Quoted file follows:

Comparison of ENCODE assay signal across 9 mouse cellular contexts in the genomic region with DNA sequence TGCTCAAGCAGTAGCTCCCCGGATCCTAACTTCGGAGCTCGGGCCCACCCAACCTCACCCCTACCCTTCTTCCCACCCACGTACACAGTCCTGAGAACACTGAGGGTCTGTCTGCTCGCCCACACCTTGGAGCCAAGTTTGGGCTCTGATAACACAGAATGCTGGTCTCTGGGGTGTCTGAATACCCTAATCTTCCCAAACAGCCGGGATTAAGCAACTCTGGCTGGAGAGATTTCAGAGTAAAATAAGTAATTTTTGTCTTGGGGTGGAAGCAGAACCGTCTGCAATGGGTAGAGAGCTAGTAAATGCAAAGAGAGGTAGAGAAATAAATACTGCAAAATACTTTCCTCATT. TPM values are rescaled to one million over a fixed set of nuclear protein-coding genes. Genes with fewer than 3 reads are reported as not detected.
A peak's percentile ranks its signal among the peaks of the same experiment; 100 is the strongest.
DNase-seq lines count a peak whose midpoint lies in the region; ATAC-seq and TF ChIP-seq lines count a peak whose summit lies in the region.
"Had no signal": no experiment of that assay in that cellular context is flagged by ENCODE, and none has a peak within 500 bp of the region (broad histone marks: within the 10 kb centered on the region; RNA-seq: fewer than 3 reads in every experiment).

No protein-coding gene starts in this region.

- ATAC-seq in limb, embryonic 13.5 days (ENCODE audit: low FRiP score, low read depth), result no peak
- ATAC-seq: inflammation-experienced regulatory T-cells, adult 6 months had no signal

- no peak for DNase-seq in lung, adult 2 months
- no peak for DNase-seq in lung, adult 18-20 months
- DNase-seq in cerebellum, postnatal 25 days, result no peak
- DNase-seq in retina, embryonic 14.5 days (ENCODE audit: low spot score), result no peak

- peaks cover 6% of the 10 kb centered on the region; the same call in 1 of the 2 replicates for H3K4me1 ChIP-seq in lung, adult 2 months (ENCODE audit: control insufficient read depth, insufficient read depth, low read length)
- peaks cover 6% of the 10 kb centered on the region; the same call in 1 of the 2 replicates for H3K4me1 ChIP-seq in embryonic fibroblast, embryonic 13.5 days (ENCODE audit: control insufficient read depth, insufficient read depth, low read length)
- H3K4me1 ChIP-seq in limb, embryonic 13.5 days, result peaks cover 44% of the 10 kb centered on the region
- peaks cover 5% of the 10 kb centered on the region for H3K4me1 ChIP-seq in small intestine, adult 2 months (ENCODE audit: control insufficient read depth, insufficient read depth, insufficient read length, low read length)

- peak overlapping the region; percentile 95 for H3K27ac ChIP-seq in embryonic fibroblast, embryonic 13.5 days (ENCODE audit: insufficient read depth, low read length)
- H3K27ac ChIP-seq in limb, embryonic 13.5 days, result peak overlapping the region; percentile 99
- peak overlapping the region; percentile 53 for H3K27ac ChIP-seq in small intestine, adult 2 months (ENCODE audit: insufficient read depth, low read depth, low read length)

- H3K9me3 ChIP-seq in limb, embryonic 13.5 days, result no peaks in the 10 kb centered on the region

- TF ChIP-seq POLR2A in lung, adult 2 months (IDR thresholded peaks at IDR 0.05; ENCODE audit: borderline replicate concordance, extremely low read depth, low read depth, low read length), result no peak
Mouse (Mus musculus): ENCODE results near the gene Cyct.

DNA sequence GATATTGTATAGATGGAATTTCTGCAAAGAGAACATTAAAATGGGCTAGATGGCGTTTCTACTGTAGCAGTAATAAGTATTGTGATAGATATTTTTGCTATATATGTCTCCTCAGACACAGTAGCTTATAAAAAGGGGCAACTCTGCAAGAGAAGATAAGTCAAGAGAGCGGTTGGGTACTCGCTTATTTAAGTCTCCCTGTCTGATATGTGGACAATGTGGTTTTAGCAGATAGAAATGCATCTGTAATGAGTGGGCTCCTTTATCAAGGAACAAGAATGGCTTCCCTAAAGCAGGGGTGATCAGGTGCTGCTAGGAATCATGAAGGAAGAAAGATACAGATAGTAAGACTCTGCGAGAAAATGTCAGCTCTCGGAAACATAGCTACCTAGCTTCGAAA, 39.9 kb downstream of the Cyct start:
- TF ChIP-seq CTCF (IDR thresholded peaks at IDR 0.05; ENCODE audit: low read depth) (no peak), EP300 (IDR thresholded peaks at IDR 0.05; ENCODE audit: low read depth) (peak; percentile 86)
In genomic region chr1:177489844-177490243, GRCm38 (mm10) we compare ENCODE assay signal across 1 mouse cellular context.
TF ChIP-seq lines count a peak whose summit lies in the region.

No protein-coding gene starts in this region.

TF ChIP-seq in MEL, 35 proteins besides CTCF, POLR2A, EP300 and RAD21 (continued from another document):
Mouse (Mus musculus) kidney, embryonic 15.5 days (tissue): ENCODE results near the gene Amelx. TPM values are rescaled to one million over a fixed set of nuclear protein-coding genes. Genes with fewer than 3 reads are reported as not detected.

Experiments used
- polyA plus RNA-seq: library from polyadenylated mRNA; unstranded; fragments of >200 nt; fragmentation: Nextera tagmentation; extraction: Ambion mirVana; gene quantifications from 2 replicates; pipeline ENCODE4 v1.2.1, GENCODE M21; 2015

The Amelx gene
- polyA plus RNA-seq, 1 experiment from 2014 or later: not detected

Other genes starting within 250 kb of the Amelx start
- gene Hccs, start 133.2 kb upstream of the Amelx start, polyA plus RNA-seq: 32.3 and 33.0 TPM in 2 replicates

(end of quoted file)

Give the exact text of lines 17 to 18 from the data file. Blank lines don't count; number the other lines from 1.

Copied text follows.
- H3K27ac ChIP-seq in limb, embryonic 13.5 days, result peak overlapping the region; percentile 99
- peak overlapping the region; percentile 53 for H3K27ac ChIP-seq in small intestine, adult 2 months (ENCODE audit: insufficient read depth, low read depth, low read length)